A Trio of Rieslings from Alsace, Austria, and Germany

Hello Friends,

I recently had an opportunity to participate in a fun-filled virtual #winechat event that was hosted by the good folks at Wines of Alsace, Austria Wine USA, and the Wines of Germany. #Winechat, which is also the hash-tag to follow, is an open wine conversation that happens every Wednesday night at 9PM EST on Twitter. All three regions, Alsace, Austria, and Germany, are well-suited to Riesling and have the potential to produce long-lived examples that beautifully express site specific characteristics from which they are grown. Stylistically, Riesling has a wide range of flavors and spans the sweetness scale from bone dry, to off-dry, to liquid dessert. One of the most important things you want to look for when swirling, sniffing, and sipping a glass is balance. A Riesling with some residual sugar can come off as more fruity than sweet if the wine is bright enough. Riesling’s naturally high acidity, which balances the sugars, makes it a wonderful food wine choice year round. Depending on the wine’s level of sweetness, Asian cuisine, seafood, and poultry dishes, just to name a few, all pair well. While all three of these wines are wildly different, all three are pretty delicious. I recommend adding any or all to your tasting list. For further information and where you can find these wines, please see my tasting notes below.

Paul Blanck Grand Cru Schlossberg 2010 Riesling

Review: Paul Blanck Grand Cru Schlossberg 2010 Riesling (SRP $34): This gorgeous wine opens with luscious tropical fruit, citrus blossom, a hint of brine, and honeysuckle flavors that are anchored by a firm acid spine. It combines muscle with elegance and has good length on the finish. It is quite delicious now but has the potential to develop in the bottle for years. Region: Alsace, France. (Other info: ABV 13%, matured on lees in large oak barrels for 12 months, bottle aged 2-3 years before release, natural cork enclosure.) 91 Points. Click here to find this wine.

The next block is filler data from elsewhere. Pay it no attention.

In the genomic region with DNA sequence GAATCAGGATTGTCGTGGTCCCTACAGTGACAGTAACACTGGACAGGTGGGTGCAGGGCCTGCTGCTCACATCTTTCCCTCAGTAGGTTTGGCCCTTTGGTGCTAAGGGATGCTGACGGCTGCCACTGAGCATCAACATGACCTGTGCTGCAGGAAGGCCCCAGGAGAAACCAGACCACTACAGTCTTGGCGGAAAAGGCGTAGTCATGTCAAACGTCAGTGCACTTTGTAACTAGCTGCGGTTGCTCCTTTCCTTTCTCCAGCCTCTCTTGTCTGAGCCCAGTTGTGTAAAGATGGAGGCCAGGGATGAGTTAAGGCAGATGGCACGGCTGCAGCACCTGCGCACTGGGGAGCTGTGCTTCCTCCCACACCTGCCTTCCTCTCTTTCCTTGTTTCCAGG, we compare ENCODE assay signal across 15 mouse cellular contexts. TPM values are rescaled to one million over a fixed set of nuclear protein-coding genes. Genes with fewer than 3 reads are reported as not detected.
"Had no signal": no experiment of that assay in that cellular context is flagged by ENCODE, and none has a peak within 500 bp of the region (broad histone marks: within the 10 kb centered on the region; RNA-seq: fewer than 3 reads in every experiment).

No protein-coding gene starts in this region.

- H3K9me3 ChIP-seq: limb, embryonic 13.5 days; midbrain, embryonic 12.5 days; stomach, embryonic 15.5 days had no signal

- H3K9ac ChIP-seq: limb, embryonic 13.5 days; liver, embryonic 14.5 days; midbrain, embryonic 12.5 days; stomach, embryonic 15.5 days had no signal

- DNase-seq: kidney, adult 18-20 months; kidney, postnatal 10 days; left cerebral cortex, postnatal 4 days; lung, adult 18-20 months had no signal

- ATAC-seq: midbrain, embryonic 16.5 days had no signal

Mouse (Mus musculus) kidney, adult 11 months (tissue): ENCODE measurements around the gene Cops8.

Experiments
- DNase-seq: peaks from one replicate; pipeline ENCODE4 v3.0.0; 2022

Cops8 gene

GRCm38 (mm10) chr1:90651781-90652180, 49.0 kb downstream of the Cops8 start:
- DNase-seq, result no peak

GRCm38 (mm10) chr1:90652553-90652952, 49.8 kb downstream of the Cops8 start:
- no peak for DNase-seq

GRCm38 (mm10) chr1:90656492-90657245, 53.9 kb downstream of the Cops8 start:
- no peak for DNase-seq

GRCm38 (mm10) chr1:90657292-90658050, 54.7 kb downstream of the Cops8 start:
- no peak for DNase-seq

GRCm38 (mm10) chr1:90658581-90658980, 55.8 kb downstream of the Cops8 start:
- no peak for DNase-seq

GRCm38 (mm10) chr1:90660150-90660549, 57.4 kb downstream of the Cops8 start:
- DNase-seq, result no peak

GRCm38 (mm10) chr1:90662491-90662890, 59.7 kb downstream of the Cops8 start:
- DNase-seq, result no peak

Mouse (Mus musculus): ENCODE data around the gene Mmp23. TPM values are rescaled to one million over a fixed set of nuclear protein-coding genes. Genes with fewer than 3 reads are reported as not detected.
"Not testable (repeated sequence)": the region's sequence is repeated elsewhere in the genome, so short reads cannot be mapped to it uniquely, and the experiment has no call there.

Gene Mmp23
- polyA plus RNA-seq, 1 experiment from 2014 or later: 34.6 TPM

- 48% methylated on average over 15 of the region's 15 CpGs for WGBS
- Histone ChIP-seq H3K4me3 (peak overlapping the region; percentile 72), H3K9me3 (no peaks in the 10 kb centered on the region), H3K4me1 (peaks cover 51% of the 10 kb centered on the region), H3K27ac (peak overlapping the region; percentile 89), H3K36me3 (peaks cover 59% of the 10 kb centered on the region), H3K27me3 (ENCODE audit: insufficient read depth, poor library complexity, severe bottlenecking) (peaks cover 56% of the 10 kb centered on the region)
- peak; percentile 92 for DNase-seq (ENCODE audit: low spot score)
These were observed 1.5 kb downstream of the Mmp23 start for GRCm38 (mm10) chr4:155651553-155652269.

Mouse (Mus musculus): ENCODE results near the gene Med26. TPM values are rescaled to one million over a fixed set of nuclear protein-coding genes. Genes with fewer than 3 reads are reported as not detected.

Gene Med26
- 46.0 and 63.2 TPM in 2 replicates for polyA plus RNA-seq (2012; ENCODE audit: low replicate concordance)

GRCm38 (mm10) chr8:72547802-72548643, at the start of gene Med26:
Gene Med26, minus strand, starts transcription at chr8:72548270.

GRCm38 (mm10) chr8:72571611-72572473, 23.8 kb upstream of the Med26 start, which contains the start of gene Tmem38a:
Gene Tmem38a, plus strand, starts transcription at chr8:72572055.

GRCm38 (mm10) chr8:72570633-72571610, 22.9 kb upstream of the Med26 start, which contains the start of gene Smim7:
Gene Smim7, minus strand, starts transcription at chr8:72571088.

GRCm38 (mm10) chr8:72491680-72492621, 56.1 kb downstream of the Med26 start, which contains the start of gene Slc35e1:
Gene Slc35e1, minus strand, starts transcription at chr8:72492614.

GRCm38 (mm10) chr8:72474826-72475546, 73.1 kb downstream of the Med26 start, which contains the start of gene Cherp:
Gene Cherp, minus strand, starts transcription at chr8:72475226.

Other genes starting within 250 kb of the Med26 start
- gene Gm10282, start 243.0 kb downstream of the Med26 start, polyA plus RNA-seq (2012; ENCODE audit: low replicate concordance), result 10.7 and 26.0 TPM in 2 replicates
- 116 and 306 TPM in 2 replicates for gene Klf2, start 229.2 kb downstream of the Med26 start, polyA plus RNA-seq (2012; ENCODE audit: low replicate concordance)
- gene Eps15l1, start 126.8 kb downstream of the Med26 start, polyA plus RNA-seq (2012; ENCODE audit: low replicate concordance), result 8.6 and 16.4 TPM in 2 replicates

Brandl Heiligenstein Erste Lage Reserve 2011 Riesling

Review: Brandl Heiligenstein Erste Lage Reserve 2011 Riesling (SRP $34): This Riesling is intensely mineral-driven and bone dry, offering fresh green apple and bright citrus flavors intertwined with wet stone, flinty chalk accents, and lime skin. The wine has lovely texture and weight enlivened by racy acidity that carries through to the long, crisp finish. Overall, this is an appealing and delicious example that is drinking nicely right now. It is also a good cellar candidate that will likely reward its patient owner. Region: Kamptal, Austria. (Other info: ABV 14%, screw cap enclosure.)  91 Points. Click here to find this wine.

Schloss Schönborn Erbacher Macrobrunn 2011 Riesling Kabinett

Review: Schloss Schönborn Erbacher Macrobrunn 2011 Riesling Kabinett ($20): This Riesling exhibits inviting aromas and flavors of ripe apple and apricot preserve alongside soft tropical notes with a delicate drizzle of honey. A kiss of sweetness is balanced by a lively acid lift, which extends to the fruit-driven, honeyed finish. Overall, this is a delicious Riesling that offers good depth, plenty of freshness, and a vibrant personality that shines throughout. Region: Rheingau, Germany. (Other info: ABV 9.5%, natural cork enclosure.) 89 Points. Click here to find this wine.

Riesling's versatility makes it easy to pair with just about anything – even French fries drizzled with Sriracha and curry sauce.

Have a question about this post? Feel free to drop me an e-mail at myvinespot@yahoo.com or hit me up on Facebook or Twitter. Stay tuned ...more to come. Happy Sipping, my friends! Disclosure: These wines were provided for review. Thoughts are my own.

Live, Love, Laugh, Tweet, Sip, Enjoy!

My Vine Spot

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